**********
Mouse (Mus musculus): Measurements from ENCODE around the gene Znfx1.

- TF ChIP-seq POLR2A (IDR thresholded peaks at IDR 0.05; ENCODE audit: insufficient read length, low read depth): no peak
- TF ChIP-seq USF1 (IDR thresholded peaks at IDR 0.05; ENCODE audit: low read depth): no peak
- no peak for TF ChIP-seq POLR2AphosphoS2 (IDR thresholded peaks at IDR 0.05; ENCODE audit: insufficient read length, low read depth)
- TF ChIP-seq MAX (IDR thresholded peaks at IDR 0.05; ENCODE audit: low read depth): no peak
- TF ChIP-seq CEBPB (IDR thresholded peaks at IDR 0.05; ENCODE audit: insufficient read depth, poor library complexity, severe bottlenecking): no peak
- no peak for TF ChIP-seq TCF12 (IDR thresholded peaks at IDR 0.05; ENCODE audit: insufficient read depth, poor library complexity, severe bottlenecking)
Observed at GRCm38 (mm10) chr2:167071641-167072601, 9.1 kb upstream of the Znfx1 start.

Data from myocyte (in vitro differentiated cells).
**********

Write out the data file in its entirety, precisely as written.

Mouse (Mus musculus): Measurements from ENCODE around the gene Znfx1.

- TF ChIP-seq POLR2A (IDR thresholded peaks at IDR 0.05; ENCODE audit: insufficient read length, low read depth): no peak
- TF ChIP-seq USF1 (IDR thresholded peaks at IDR 0.05; ENCODE audit: low read depth): no peak
- no peak for TF ChIP-seq POLR2AphosphoS2 (IDR thresholded peaks at IDR 0.05; ENCODE audit: insufficient read length, low read depth)
- TF ChIP-seq MAX (IDR thresholded peaks at IDR 0.05; ENCODE audit: low read depth): no peak
- TF ChIP-seq CEBPB (IDR thresholded peaks at IDR 0.05; ENCODE audit: insufficient read depth, poor library complexity, severe bottlenecking): no peak
- no peak for TF ChIP-seq TCF12 (IDR thresholded peaks at IDR 0.05; ENCODE audit: insufficient read depth, poor library complexity, severe bottlenecking)
Observed at GRCm38 (mm10) chr2:167071641-167072601, 9.1 kb upstream of the Znfx1 start.

Data from myocyte (in vitro differentiated cells).